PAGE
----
The controversial "Patterson-Gimlin footage" of 1967 is the standard model for Sasquatch's likeness in popular culture.

Sasquatch (also known as Bigfoot) is the name given to a mythological simian, ape, or hominoid-like creature that is said to inhabit forests, mainly in the Pacific Northwest of North America. In folklore, Bigfoot is usually described as a large, hairy, bipedal humanoid. The term sasquatch is an Anglicized derivative of the Halkomelem word sásq'ets.

Scientists discount the existence of Bigfoot and consider it to be a combination of folklore, misidentification, and hoax, rather than a living animal, because of the lack of physical evidence and the large numbers of creatures that would be necessary to maintain a breeding population.

Sasquatch in The House of DanielEdit

Bigfoots or sasquatches lived in the Pacific Northwest. While most preferred to live in the woods, others, who enjoyed the trappings of society, worked and lived in towns and cities. When the House of Daniel went to Klamath Falls, Oregon, Jack Spivey encountered bigfoots for the first time, and had a conversation with a bigfoot lumberjack.[1]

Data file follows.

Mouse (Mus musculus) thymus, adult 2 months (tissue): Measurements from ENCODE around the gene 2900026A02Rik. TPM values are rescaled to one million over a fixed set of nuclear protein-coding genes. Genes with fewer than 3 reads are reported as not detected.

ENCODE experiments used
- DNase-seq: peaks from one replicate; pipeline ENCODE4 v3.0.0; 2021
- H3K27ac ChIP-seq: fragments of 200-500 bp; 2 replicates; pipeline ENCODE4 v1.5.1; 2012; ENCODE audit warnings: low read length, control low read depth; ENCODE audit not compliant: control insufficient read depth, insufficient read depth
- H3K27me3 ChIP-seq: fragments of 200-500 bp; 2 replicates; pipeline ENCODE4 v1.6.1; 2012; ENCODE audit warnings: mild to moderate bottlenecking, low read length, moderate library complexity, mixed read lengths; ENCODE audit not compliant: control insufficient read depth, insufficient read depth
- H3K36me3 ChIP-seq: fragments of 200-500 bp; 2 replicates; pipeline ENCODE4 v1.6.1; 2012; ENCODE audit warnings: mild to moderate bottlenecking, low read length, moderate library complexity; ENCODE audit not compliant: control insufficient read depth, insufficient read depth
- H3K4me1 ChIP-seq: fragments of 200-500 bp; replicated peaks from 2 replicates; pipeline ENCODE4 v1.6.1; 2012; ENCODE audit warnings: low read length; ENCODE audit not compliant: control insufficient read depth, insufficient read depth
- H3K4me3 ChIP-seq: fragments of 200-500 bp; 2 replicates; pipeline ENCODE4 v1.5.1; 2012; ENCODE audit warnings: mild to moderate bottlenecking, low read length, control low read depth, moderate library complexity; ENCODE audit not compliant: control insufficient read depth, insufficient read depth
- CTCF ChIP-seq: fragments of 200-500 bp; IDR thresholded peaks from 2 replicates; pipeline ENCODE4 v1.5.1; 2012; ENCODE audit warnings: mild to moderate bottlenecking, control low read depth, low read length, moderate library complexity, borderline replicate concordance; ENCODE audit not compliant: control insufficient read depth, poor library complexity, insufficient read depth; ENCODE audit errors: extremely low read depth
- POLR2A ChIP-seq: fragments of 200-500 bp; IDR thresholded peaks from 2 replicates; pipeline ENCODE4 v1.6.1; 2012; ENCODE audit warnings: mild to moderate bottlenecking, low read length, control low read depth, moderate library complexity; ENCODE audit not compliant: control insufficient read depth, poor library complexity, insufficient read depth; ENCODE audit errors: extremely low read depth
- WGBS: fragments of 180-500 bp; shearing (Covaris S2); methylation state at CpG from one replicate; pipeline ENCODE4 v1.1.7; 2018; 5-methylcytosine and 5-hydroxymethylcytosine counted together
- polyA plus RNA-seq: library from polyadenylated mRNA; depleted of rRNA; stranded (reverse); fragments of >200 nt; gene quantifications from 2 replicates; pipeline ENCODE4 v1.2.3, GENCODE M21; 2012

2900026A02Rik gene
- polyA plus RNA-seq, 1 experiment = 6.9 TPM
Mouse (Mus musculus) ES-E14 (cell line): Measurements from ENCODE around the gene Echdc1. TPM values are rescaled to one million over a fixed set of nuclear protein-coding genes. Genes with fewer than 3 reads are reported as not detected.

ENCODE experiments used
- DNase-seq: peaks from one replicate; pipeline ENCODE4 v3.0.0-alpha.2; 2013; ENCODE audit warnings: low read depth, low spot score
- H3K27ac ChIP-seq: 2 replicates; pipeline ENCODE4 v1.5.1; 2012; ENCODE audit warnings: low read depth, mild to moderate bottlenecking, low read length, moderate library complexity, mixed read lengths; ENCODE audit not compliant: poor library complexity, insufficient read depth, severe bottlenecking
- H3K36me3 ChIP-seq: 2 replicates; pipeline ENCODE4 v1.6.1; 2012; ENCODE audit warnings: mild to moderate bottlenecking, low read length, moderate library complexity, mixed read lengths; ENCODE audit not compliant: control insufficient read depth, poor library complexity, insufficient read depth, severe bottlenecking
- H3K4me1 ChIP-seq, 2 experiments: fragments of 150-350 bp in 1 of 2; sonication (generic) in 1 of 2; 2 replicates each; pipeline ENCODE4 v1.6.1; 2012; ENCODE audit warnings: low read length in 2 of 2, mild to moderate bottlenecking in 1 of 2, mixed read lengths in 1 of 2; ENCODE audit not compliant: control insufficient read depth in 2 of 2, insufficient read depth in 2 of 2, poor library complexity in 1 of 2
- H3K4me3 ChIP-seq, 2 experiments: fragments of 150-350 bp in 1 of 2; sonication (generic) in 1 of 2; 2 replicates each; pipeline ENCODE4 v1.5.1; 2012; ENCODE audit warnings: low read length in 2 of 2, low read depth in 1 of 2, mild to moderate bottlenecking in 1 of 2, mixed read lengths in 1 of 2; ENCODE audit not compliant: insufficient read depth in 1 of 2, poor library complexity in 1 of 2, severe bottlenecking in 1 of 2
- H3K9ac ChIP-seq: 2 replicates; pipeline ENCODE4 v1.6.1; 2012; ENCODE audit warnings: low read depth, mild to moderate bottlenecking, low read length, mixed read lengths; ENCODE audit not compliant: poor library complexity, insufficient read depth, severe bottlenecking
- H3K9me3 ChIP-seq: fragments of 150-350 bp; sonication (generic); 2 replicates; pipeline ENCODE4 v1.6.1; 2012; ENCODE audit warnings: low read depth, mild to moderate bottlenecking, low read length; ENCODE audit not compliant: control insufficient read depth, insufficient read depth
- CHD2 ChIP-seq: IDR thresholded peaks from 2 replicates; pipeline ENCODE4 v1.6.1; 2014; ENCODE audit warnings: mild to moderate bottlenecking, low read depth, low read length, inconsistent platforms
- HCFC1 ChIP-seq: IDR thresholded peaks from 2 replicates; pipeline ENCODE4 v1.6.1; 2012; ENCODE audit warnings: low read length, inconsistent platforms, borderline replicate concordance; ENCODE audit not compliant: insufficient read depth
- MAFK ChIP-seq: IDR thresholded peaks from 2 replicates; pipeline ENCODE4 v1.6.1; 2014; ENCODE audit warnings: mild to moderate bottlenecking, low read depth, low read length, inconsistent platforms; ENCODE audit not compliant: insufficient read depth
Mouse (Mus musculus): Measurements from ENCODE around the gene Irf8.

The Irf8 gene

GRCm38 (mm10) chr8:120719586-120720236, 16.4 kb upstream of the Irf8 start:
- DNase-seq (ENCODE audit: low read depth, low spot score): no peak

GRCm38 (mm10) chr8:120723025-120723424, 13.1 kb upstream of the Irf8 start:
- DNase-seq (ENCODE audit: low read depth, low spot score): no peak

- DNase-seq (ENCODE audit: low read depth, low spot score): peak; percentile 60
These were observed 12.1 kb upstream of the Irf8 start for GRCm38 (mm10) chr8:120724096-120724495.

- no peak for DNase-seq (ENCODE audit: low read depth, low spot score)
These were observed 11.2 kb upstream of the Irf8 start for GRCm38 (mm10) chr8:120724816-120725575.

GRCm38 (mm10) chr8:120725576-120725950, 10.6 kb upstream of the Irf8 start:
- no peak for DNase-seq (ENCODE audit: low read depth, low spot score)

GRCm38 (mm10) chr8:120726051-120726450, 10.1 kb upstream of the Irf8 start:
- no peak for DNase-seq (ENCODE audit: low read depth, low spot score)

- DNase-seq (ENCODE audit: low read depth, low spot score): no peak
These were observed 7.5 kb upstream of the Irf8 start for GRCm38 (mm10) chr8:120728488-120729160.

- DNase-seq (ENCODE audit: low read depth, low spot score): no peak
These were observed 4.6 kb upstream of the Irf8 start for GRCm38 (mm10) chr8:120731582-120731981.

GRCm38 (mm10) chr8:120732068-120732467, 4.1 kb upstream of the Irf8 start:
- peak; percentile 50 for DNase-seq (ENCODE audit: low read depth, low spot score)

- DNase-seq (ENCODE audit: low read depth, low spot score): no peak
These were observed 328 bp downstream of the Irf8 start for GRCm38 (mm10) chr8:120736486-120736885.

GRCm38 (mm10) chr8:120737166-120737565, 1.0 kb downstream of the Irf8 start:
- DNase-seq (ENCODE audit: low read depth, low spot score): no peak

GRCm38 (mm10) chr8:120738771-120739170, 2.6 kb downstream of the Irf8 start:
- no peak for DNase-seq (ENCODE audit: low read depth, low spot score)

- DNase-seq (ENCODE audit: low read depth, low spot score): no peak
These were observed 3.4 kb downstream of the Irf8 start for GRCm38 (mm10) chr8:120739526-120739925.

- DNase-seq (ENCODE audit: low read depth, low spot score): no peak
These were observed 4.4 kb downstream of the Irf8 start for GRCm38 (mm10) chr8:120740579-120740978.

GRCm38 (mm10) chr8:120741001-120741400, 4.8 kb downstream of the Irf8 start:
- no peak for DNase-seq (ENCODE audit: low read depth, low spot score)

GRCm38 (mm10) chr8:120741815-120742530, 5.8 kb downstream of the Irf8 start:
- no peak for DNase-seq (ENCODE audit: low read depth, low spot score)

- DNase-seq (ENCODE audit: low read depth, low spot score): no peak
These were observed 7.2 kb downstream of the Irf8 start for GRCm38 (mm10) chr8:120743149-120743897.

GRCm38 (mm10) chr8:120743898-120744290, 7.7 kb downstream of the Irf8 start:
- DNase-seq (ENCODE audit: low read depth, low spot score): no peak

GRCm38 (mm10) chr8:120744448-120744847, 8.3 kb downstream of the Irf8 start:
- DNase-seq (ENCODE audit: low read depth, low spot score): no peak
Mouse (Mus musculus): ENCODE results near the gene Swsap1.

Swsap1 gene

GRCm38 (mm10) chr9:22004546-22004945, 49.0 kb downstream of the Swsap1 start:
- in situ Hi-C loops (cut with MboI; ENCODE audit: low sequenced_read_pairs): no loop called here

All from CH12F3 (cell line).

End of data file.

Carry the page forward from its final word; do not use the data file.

Sasquatch in State of JeffersonEdit

Sasquatches were a small but prominent part of the population of Jefferson. The state's second governor, Charlie "Bigfoot" Lewis, was a sasquatch, and had made much of economic prosperity of the Coolidge Administration, building the Governor's Mansion in Yreka to suit sasquatches rather than little people.[2] However, after Lewis left office, it wasn't until the 1970s that Jefferson elected another sasquatch governor, Bill Williamson.[3]


  1. The House of Daniel, pgs. 284-285, ebook.
  2. See, e.g., Thirty Days Later: Steaming Forward: 30 Adventures in Time, loc. 376.
  3. Ibid.